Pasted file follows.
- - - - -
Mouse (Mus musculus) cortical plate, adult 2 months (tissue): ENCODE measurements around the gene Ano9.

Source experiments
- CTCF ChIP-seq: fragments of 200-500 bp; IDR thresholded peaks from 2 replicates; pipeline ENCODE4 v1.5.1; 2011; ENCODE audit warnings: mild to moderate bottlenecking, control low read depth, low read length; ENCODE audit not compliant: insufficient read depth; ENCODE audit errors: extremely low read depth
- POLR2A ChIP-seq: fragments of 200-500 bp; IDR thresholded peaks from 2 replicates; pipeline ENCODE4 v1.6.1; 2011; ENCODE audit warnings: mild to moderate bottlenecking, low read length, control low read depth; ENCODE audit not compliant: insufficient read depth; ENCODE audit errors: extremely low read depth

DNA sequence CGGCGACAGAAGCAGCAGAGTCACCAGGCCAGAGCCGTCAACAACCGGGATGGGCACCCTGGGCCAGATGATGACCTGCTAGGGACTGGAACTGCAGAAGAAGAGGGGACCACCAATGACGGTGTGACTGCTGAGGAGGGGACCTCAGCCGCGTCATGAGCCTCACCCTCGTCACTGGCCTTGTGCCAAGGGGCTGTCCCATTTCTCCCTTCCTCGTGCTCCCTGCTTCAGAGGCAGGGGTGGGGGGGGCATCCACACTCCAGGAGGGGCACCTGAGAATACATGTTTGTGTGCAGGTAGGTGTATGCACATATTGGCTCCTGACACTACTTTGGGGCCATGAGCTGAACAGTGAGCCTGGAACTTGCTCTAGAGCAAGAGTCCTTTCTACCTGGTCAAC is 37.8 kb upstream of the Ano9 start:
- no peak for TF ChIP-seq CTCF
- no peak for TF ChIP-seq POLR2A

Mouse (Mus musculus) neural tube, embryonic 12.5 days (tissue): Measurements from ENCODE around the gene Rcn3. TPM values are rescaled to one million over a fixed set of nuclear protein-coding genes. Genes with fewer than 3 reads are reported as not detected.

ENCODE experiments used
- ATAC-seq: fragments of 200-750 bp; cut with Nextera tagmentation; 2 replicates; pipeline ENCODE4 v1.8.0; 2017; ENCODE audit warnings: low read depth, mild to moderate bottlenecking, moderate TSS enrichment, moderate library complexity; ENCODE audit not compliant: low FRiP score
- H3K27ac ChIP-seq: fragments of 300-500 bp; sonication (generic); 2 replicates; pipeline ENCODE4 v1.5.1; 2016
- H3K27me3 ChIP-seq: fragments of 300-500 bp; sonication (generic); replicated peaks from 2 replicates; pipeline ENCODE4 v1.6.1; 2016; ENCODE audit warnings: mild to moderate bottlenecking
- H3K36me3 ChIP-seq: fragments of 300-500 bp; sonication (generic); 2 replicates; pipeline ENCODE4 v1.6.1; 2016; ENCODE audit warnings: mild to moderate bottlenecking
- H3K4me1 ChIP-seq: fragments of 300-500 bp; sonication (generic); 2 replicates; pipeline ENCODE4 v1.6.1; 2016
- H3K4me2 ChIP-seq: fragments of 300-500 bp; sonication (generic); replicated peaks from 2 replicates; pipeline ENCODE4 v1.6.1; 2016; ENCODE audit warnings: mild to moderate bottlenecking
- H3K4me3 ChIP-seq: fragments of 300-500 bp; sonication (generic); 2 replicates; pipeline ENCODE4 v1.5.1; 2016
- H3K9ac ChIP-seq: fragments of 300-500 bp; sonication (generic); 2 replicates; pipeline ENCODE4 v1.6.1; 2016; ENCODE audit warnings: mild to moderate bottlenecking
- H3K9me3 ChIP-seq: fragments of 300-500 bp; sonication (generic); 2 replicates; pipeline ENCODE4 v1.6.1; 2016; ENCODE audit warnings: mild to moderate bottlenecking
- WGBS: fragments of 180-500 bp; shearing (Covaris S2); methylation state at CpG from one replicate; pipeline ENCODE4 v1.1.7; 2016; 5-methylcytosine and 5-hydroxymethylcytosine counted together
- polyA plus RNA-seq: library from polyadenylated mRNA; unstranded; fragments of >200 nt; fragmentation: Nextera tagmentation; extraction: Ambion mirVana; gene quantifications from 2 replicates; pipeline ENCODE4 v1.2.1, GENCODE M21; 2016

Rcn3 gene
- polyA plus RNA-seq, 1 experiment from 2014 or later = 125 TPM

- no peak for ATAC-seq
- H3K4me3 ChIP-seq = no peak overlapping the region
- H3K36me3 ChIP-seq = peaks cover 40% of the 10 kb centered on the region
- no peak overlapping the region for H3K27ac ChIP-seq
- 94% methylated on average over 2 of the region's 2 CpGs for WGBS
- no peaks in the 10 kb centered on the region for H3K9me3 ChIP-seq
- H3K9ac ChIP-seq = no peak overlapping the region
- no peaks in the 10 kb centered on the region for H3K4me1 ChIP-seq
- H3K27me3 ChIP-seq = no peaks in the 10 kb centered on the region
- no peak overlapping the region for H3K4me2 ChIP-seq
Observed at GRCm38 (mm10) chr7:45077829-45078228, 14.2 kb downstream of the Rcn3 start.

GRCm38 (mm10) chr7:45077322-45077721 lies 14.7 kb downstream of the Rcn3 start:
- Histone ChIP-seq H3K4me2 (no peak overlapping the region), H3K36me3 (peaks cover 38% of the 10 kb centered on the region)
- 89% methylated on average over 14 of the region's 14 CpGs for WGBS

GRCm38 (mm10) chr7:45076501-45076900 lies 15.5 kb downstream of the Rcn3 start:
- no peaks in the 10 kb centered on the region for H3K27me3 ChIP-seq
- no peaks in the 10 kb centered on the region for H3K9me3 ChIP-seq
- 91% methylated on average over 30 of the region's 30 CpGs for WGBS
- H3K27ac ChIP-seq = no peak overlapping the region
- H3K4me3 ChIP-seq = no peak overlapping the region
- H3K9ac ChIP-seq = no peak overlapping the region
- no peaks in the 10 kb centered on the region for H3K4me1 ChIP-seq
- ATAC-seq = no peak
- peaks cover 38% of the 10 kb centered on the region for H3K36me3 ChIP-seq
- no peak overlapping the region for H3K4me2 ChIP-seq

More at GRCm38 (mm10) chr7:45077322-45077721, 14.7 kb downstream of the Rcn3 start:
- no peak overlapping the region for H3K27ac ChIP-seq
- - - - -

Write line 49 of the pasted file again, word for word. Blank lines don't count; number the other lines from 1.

- no peak overlapping the region for H3K27ac ChIP-seq